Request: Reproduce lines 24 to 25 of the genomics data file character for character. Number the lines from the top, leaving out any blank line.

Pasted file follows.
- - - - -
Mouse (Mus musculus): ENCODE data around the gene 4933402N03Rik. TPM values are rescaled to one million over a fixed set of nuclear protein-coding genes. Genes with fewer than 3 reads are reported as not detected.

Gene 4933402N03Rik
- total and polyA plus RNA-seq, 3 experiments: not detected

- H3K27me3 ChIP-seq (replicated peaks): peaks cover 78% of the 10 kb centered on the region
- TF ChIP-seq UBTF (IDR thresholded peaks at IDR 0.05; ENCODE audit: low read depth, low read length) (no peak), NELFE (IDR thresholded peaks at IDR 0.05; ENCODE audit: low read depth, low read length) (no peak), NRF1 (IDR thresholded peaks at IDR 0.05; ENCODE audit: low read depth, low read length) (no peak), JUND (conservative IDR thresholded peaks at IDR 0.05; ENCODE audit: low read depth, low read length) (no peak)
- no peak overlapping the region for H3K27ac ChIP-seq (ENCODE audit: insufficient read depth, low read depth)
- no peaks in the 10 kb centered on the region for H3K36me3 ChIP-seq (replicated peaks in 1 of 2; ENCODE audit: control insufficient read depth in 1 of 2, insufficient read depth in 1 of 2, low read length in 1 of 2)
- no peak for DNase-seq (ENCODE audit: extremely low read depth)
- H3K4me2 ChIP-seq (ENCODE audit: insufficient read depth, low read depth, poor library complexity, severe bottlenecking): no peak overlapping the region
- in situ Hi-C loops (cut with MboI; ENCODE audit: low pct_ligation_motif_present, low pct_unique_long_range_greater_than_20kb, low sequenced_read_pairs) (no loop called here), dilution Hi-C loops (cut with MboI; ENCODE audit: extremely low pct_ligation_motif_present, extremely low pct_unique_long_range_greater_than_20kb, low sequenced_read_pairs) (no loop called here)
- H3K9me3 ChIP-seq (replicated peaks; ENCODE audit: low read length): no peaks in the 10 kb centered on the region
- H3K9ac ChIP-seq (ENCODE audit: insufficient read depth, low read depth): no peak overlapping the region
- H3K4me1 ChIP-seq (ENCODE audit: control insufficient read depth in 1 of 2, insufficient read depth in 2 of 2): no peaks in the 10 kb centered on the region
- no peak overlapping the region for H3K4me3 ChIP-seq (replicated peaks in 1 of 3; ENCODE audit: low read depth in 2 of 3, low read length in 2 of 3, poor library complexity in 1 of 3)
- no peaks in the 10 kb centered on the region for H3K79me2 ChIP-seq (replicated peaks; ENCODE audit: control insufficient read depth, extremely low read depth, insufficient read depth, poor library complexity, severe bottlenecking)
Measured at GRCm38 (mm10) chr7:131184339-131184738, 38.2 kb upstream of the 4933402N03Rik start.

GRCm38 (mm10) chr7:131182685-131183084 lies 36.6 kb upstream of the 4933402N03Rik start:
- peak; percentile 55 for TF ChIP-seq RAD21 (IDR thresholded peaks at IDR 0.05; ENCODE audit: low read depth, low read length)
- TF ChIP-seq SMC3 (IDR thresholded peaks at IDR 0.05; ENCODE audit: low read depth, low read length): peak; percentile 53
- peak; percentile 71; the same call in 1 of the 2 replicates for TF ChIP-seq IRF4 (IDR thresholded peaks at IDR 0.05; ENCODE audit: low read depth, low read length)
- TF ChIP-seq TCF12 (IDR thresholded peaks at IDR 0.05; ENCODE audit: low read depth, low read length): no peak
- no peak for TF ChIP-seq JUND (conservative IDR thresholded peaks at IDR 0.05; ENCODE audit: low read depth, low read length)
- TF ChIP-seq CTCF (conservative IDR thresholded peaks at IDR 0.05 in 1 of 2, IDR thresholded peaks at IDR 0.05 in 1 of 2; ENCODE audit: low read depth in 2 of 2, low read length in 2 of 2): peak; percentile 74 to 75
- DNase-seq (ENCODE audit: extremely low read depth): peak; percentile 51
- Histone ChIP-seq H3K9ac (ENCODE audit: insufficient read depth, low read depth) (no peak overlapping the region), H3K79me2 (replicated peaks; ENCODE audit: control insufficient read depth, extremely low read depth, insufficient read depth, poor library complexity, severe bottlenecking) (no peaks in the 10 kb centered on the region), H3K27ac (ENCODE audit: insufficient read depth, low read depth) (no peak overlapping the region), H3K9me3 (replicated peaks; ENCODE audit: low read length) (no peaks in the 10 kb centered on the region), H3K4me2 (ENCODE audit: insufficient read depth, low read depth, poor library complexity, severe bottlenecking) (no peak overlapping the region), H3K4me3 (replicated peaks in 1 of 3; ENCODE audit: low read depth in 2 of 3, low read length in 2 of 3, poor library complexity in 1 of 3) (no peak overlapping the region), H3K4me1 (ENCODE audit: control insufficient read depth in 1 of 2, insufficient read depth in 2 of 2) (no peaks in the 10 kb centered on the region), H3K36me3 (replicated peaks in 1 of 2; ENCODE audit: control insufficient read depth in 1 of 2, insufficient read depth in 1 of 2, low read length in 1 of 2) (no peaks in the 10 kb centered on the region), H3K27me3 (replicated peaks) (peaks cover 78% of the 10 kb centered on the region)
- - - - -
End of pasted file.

- DNase-seq (ENCODE audit: extremely low read depth): peak; percentile 51
- Histone ChIP-seq H3K9ac (ENCODE audit: insufficient read depth, low read depth) (no peak overlapping the region), H3K79me2 (replicated peaks; ENCODE audit: control insufficient read depth, extremely low read depth, insufficient read depth, poor library complexity, severe bottlenecking) (no peaks in the 10 kb centered on the region), H3K27ac (ENCODE audit: insufficient read depth, low read depth) (no peak overlapping the region), H3K9me3 (replicated peaks; ENCODE audit: low read length) (no peaks in the 10 kb centered on the region), H3K4me2 (ENCODE audit: insufficient read depth, low read depth, poor library complexity, severe bottlenecking) (no peak overlapping the region), H3K4me3 (replicated peaks in 1 of 3; ENCODE audit: low read depth in 2 of 3, low read length in 2 of 3, poor library complexity in 1 of 3) (no peak overlapping the region), H3K4me1 (ENCODE audit: control insufficient read depth in 1 of 2, insufficient read depth in 2 of 2) (no peaks in the 10 kb centered on the region), H3K36me3 (replicated peaks in 1 of 2; ENCODE audit: control insufficient read depth in 1 of 2, insufficient read depth in 1 of 2, low read length in 1 of 2) (no peaks in the 10 kb centered on the region), H3K27me3 (replicated peaks) (peaks cover 78% of the 10 kb centered on the region)